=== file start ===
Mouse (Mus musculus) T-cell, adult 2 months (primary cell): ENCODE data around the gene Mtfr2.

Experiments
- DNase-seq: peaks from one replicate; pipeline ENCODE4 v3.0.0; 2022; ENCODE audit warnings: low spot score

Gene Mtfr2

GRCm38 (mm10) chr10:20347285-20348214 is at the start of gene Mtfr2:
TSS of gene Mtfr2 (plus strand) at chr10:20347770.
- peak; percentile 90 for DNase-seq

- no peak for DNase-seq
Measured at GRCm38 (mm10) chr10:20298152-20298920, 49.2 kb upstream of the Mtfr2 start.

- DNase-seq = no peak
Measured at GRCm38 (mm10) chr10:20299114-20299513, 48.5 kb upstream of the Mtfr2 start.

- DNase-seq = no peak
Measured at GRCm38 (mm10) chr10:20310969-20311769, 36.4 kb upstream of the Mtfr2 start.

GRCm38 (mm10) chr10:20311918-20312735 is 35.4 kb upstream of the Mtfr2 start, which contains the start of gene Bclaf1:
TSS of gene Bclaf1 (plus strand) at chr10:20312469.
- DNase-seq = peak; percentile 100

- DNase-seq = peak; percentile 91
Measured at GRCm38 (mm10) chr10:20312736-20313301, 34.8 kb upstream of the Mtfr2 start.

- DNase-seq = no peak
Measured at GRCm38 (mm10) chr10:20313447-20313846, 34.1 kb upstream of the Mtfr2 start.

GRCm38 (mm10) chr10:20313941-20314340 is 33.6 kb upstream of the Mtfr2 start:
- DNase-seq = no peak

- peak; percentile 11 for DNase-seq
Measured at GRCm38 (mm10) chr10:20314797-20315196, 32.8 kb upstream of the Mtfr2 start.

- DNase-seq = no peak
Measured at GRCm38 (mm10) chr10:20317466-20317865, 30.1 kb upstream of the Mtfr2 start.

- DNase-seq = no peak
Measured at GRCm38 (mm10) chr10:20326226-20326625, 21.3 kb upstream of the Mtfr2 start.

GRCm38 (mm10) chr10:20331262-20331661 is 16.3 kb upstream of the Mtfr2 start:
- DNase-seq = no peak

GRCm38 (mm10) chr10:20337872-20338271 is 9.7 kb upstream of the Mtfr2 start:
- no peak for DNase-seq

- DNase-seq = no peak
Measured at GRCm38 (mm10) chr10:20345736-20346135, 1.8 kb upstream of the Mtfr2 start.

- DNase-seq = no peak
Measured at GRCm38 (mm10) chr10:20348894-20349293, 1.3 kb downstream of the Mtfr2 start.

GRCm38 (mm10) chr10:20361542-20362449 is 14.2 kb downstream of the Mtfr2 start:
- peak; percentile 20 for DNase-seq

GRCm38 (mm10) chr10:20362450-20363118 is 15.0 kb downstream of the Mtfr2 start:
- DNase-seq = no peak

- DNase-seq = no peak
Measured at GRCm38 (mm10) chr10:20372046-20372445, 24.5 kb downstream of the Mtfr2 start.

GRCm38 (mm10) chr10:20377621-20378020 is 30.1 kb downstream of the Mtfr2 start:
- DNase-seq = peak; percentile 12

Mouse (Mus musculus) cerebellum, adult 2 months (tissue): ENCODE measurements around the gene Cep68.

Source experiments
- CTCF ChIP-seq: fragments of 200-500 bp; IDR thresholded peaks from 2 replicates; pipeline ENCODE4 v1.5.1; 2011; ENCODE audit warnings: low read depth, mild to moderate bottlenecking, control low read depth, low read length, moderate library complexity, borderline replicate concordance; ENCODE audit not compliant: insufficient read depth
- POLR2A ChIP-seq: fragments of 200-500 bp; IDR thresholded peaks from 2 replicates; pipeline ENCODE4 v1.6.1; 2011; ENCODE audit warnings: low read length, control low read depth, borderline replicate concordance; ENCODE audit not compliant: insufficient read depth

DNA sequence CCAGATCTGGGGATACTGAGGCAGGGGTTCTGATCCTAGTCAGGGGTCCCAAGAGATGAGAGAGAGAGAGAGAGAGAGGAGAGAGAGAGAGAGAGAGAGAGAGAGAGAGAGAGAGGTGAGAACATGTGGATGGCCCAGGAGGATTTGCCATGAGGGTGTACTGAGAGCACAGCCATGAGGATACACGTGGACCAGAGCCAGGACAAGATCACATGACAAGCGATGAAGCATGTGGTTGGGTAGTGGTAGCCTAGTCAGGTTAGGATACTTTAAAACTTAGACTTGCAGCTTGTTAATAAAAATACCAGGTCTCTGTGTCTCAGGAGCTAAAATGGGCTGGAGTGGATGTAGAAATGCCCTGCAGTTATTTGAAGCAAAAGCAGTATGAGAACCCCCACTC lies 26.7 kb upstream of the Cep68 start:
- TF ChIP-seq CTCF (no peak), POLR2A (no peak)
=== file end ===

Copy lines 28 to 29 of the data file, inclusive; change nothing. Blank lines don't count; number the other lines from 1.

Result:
Measured at GRCm38 (mm10) chr10:20326226-20326625, 21.3 kb upstream of the Mtfr2 start.

GRCm38 (mm10) chr10:20331262-20331661 is 16.3 kb upstream of the Mtfr2 start: